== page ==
Regarding magical realism, the principal feature of which is the many worlds postulate due to Hugh Everett, he says on p. 146: 
 
It does not tell us which outcome will be observed. Contingent statements may be useful as they give us definite information about the system. But they do not give us complete information. A theory that gave us only contingent statements could not be enough for a realist. 
Regarding critical realism, the lynchpin is the notion of decoherence, which Smolin characterizes as the brainchild of a group of Oxford philosophers. To wit (p. 155): 
 
The idea of decoherence starts with the observation that a macroscopic system, such as a detector or an observer, is never isolated. Instead, it lives in constant interaction with its environment … This, roughly speaking, leads the detector to lose its delicate quantum properties and behave as if it were described by the laws of classical physics. 
Smolin presents a rebuttal of the decoherence stipulation originally due to Abner Shimony, for which the reader should refer to p. 158 ff.: it is somewhat intricate, and its discussion here would take too much space. Suffice it to say that critical realism won’t do either — so says Smolin — and we’re in Part Three. But he does not take us all the way home: home has not been defined yet or even identified. Here’s Smolin’s last paragraph (p. 279):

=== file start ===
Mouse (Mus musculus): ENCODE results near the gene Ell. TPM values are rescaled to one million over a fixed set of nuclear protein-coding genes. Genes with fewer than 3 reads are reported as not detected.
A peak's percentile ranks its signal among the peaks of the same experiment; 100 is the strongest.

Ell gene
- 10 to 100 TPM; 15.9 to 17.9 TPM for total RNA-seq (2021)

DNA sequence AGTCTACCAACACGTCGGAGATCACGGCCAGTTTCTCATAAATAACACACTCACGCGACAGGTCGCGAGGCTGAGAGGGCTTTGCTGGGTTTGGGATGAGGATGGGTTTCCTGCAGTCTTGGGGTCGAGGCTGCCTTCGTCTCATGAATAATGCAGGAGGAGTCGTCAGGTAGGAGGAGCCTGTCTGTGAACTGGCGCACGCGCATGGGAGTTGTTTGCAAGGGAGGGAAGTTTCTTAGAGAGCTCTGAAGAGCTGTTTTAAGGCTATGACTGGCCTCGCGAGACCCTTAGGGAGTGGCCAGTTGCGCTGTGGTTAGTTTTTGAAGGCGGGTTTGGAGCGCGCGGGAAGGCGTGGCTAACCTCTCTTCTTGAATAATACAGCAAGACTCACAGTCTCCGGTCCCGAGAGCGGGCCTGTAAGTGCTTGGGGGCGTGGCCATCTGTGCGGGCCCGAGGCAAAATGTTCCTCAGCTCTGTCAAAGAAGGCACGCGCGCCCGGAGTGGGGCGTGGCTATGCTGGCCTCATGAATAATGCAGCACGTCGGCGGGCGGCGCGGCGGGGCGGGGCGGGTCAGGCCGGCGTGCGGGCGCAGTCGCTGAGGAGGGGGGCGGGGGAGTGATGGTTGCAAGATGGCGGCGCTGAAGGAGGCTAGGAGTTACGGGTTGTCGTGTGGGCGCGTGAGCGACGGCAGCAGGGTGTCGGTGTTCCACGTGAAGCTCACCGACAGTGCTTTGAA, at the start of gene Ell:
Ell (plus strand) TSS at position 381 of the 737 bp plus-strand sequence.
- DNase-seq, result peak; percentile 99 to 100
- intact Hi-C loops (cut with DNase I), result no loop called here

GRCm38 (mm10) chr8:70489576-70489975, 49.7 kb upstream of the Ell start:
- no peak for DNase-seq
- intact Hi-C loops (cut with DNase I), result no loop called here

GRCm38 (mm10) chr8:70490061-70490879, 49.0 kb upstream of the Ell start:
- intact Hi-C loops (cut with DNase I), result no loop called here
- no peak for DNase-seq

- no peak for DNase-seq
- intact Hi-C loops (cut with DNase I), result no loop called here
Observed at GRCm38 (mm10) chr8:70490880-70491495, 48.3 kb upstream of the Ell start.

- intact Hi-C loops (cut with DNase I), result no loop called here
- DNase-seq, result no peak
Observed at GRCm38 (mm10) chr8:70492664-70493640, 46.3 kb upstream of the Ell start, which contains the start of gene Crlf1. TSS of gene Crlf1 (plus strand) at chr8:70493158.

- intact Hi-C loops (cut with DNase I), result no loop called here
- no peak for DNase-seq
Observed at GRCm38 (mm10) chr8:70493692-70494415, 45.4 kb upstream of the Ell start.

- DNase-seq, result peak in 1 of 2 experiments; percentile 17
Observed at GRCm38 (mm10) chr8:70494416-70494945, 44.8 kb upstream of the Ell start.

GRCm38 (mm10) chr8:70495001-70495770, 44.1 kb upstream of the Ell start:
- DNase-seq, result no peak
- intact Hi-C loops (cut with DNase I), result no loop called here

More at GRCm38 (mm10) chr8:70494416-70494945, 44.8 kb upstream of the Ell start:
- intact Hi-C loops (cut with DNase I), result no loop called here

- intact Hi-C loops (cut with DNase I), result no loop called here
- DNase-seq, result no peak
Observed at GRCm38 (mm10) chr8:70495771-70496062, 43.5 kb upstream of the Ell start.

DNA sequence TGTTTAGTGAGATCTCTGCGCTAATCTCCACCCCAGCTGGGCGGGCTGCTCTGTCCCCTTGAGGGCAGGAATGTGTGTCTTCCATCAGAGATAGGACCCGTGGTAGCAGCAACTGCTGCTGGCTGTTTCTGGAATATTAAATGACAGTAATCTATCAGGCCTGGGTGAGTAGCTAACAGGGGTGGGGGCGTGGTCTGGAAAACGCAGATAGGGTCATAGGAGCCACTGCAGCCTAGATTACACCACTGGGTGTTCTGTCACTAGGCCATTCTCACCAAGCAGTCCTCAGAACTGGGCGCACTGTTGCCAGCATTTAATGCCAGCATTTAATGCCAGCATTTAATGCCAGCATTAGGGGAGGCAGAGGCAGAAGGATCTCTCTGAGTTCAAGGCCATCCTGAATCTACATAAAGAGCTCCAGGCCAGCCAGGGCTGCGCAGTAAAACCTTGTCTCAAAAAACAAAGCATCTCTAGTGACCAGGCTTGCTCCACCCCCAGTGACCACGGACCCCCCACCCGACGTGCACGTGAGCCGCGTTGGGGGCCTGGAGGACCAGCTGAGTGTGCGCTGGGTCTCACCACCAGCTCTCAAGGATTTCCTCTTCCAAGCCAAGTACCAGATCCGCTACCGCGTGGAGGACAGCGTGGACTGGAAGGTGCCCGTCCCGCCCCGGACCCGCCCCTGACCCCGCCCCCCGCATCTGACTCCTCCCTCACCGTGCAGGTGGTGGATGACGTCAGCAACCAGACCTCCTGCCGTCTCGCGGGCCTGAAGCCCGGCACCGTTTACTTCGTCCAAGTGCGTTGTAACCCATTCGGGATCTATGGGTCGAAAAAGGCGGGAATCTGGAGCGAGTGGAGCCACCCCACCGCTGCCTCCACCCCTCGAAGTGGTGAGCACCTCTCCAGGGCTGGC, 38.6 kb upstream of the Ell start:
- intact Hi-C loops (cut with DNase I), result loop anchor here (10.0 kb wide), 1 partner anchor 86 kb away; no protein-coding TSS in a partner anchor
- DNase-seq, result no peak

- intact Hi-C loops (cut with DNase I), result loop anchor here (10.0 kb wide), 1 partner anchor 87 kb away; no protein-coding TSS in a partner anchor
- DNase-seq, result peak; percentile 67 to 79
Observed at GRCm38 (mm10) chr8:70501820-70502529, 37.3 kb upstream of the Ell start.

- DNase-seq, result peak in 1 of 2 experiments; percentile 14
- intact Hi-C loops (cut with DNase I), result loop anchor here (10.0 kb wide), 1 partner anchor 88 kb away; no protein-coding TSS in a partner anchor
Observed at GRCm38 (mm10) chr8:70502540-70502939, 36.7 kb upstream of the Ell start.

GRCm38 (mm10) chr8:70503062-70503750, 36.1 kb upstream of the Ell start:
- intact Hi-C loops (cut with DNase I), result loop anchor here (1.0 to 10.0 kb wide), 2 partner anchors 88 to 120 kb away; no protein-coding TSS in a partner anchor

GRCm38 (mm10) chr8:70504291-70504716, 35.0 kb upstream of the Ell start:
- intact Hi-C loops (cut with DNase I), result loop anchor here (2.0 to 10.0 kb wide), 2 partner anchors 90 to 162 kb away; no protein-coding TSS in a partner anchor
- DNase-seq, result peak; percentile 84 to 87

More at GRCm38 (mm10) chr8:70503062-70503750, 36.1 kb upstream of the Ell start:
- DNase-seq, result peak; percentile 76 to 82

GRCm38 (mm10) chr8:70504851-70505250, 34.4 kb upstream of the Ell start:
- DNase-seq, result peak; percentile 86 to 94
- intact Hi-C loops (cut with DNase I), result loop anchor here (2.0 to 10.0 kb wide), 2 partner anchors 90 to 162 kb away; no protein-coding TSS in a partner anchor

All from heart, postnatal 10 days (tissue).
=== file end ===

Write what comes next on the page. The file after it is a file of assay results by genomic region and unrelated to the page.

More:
So I have no better answer than to face the blank notebook. We do have role models. Einstein did it. Bohr did it. De Broglie, Schrödinger, and Heisenberg did it, as did Bohm and Bell. They each found a path from that blank page to a foundational discovery that enlarged our understanding of how nature works. Start by writing down what you are confident we know for sure. Ask yourself which of the fundamental principles of the present canon must survive the coming revolution. That’s the first page. Then turn again to a blank page and start thinking.
I like the book, but be forewarned, it is somewhat idiosyncratic. 

 

Michael Berg is Professor of Mathematics at Loyola Marymount University in Los Angeles, CA.